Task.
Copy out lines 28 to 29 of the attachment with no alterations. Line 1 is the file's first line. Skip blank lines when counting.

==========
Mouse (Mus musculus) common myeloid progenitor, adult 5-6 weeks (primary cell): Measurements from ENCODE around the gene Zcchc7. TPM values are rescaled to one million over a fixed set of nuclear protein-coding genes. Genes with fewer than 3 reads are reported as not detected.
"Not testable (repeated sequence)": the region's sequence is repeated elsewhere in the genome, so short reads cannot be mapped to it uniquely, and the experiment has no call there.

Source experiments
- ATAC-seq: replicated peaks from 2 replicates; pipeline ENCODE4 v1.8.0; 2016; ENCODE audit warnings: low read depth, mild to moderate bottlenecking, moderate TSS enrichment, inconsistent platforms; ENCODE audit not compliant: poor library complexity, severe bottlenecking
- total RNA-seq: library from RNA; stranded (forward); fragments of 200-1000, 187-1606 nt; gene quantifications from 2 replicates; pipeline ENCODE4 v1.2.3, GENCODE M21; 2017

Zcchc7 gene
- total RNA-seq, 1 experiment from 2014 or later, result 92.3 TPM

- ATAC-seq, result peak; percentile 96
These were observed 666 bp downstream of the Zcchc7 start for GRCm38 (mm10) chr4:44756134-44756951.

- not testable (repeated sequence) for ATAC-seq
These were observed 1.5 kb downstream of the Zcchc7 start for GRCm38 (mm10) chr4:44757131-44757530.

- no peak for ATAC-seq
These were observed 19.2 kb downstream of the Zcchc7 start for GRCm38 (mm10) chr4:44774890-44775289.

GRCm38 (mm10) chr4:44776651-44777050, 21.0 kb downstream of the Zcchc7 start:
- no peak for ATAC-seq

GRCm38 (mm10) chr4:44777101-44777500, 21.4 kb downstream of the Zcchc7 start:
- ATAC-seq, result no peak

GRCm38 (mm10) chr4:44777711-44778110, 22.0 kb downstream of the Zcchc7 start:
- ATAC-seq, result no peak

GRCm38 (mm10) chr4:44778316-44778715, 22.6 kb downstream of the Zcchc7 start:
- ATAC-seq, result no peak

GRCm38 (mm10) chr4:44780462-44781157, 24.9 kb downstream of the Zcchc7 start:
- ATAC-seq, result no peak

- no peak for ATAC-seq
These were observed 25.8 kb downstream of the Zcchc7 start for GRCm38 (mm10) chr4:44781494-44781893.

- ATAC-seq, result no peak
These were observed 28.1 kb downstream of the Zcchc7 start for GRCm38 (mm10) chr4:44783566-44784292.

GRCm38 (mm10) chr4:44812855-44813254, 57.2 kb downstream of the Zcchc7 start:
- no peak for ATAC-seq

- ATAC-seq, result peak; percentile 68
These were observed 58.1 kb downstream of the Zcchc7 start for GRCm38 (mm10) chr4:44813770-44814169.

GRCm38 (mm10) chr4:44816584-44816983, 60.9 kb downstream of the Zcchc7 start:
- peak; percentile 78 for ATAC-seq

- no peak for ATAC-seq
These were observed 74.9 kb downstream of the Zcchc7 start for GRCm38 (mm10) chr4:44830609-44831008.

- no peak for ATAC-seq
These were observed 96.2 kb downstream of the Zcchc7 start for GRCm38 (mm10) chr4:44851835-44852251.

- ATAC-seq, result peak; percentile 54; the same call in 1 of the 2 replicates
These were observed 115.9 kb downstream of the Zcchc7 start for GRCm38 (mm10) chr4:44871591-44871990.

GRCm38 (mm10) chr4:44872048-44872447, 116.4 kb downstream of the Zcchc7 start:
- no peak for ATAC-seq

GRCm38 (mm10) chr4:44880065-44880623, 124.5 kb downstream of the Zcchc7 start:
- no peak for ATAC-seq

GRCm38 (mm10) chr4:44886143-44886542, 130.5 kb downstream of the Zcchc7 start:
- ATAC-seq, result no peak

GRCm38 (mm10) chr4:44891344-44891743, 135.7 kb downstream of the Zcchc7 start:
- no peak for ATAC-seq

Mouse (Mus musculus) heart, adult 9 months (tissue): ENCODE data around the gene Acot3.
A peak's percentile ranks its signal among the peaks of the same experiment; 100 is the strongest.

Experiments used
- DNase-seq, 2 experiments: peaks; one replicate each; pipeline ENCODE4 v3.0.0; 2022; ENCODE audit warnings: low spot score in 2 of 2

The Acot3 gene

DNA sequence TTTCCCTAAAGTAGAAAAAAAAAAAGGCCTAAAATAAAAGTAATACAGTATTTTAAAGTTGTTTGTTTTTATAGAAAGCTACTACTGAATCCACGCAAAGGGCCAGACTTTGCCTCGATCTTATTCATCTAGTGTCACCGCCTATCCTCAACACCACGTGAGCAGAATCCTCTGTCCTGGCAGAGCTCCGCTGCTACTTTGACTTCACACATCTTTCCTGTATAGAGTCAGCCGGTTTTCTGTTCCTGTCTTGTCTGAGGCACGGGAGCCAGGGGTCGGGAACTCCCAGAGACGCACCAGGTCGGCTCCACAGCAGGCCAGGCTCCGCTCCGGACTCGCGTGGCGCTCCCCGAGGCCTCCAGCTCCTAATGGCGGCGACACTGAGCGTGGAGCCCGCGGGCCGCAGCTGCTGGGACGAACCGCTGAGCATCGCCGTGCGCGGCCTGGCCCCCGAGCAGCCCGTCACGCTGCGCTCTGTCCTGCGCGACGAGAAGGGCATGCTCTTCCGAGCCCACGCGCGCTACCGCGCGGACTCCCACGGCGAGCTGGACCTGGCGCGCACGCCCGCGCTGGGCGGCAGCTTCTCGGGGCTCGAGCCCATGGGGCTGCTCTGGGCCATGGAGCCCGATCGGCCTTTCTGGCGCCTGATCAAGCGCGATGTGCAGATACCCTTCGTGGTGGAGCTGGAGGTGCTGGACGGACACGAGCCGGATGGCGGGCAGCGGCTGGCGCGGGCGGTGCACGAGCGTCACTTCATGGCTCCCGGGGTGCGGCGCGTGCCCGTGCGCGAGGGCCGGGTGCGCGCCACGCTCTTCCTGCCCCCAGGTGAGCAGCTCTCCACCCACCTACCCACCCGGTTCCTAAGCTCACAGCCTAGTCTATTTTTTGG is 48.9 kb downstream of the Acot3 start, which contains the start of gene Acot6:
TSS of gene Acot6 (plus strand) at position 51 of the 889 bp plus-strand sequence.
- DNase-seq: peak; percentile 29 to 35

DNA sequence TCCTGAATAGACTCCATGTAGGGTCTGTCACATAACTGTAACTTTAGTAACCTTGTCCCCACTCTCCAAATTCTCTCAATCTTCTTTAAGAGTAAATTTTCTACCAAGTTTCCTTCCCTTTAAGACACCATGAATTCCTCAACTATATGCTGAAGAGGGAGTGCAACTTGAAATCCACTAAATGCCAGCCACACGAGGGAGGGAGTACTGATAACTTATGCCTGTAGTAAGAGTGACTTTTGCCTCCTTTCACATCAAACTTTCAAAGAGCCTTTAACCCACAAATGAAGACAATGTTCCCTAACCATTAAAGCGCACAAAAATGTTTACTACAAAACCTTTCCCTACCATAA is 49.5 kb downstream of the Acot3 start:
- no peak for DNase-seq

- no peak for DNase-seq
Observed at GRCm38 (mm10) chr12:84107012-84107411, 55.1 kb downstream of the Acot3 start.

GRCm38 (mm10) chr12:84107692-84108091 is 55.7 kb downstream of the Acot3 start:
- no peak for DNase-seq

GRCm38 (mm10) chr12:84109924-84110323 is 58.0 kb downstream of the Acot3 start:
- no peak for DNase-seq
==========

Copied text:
GRCm38 (mm10) chr4:44812855-44813254, 57.2 kb downstream of the Zcchc7 start:
- no peak for ATAC-seq